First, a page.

Sinusitis: Breaking the Antibiotic Cycle

Sinus pressure, headaches, postnasal drip, congestion and cough are key indicators of sinusitis, and without proper treatment, symptoms can go on for weeks – and sometimes indefinitely.

For those with chronic sinusitis, the treatment plan is traditionally one antibiotic after another, and many experience minimal relief. Before taking another pill, consider the difference between relieving symptoms and modifying the cause of the disease.

Symptom Relief

There are different options available to relieve sinusitis symptoms, but they don’t get at the cause of repeat infection. Without disease modification, sinusitis can occur over and over again, and symptom relievers will be needed with each flare up.


Antibiotics are commonly prescribed for sinus infections, but because up to 80% of sinusitis cases are due to allergy – not bacteria – antibiotics are often ineffective.

Over the counter products

Decongestants, nasal sprays, saline rinses, and pain relievers can all be purchased at your local pharmacy, but the effects won’t be long-lasting. These products may make you feel less congested, but they don’t treat the source of the underlying inflammation that causes the symptoms.


Different surgeries – including nasal endoscopy and balloon sinuplasty – have been used to open the nasal passages in hopes of preventing infection.  While they may help some patients feel better, with long periods of allergen exposure, sinusitis is still possible.

Disease Modification

How can you get to the bottom of what causes the infection? Think allergy! Research shows that up to 80% of sinusitis cases are due to an allergy to fungus (or mold!).

Allergy testing and treatment

When you inhale an environmental allergen, your body can either identify it as harmless or harmful. When detected as harmful, your body fights back by activating allergic symptoms and inflammation. After months of congestion and inflammation, infections – whether it be sinus, ear, or respiratory – are common.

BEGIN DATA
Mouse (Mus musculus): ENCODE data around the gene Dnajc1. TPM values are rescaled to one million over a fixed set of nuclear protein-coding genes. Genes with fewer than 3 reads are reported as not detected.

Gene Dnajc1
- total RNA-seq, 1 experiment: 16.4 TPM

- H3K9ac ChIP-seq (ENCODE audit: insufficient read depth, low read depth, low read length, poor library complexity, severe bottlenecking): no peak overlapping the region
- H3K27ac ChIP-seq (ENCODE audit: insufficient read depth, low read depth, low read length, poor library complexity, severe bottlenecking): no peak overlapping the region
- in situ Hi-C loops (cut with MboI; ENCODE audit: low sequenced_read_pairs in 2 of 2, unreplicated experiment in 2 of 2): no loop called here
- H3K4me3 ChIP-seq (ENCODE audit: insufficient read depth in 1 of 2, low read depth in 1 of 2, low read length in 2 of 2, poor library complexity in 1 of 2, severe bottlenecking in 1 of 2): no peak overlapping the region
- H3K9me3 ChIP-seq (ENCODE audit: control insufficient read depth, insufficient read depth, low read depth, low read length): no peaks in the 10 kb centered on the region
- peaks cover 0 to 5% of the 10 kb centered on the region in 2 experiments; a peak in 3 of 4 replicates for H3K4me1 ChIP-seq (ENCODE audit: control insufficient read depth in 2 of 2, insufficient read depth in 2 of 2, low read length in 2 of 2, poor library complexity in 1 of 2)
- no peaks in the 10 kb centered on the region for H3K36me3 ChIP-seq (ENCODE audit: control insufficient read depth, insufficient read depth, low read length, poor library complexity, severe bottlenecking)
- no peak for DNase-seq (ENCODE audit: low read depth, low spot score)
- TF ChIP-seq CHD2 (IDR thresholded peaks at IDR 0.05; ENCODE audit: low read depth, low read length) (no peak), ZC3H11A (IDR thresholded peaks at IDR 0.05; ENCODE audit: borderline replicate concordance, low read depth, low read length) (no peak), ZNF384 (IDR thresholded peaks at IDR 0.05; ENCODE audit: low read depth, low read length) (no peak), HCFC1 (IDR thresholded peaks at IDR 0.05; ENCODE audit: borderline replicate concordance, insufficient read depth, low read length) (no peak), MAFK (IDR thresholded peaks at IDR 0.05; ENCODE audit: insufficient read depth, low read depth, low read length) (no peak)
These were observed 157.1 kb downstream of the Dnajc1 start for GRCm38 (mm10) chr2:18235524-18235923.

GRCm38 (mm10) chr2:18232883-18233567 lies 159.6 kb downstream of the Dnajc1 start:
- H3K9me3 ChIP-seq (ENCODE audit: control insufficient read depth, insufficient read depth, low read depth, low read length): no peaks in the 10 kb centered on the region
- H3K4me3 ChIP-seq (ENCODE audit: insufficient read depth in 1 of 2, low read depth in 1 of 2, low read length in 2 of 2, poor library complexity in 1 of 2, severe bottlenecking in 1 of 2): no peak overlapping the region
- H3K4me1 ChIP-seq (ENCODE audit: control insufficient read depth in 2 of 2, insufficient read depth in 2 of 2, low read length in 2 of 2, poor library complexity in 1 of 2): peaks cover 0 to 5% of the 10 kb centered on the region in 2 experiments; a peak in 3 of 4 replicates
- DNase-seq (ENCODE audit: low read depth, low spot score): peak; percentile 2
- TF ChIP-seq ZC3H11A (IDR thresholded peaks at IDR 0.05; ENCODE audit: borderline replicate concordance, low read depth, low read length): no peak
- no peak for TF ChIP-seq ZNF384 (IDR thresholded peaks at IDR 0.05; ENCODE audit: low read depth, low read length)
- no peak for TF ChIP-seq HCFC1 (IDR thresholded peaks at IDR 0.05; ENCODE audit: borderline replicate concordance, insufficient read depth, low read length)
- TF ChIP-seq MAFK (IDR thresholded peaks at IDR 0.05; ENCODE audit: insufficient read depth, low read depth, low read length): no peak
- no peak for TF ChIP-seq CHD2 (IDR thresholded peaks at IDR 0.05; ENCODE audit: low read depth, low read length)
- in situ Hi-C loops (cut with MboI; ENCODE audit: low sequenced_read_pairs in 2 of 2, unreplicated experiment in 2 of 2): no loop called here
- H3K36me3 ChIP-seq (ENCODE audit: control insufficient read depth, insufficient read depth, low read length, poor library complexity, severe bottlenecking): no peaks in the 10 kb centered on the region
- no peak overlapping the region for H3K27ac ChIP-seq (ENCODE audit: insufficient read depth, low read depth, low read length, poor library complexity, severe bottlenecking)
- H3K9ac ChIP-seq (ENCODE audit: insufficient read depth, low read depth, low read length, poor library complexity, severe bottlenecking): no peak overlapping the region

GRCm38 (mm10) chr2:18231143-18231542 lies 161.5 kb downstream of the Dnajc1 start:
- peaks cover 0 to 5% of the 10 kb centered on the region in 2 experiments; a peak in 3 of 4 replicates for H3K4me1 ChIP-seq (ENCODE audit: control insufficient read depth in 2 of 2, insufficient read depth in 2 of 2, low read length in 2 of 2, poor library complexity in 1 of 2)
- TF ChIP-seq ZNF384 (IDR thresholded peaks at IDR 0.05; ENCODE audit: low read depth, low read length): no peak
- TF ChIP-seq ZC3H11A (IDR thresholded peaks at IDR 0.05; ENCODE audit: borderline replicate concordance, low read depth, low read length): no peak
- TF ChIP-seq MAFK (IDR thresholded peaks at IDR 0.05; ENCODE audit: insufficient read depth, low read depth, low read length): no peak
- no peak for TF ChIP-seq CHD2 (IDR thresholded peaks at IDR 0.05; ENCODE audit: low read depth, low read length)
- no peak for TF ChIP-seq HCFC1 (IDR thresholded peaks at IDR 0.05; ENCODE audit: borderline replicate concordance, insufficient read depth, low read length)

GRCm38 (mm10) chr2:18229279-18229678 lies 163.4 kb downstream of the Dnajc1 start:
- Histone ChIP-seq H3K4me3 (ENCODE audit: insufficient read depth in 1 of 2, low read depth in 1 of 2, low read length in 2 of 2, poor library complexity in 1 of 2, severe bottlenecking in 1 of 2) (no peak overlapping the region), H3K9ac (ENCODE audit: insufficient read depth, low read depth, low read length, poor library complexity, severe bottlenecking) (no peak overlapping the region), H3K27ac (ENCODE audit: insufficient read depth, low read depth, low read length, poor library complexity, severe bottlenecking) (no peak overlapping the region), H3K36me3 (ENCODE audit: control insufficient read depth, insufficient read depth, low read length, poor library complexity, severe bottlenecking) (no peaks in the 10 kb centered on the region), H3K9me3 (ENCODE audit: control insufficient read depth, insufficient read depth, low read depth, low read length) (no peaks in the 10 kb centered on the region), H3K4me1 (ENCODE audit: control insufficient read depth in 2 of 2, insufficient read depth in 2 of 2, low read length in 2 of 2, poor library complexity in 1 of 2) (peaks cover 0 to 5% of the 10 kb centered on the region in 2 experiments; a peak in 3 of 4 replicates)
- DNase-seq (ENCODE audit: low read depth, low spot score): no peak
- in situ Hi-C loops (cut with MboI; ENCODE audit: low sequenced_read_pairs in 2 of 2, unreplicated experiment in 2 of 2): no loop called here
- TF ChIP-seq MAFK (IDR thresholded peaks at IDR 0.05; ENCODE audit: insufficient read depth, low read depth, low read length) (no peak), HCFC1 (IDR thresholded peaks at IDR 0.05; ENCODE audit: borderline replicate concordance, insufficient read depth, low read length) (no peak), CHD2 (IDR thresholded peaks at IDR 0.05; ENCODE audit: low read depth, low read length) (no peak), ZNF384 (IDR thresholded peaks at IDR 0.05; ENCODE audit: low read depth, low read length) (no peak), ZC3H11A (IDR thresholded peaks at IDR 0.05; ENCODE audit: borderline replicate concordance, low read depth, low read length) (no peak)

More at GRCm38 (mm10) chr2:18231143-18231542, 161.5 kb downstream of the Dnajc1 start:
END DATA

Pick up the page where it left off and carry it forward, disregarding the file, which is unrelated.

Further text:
The first step toward relief is identifying the specific allergens that cause your body to fight back. An allergy skin or blood test can identify which molds or pollens you react to, and a treatment plan can be determined, including immunotherapy. We advocate for allergy drops – a safe, effective, treatment that is easily integrated into daily life.

Allergy drops work to build tolerance by slowly increasing doses of your of your offending allergens in liquid drops placed under the tongue. A bonus side-effect of treatment is that many find their related conditions – like sinusitis, asthma, and eczema – to also be relieved after successful treatment.

Because immunotherapy modifies the disease, tolerance is long lasting. Looking at treatment through an allergy lens can allow you to break the antibiotic cycle safely and effectively.

If you’re struggling through frequent sinusitis, find a provider near you offering custom allergy drops as an option.

By Taylor Pasell, Allergychoices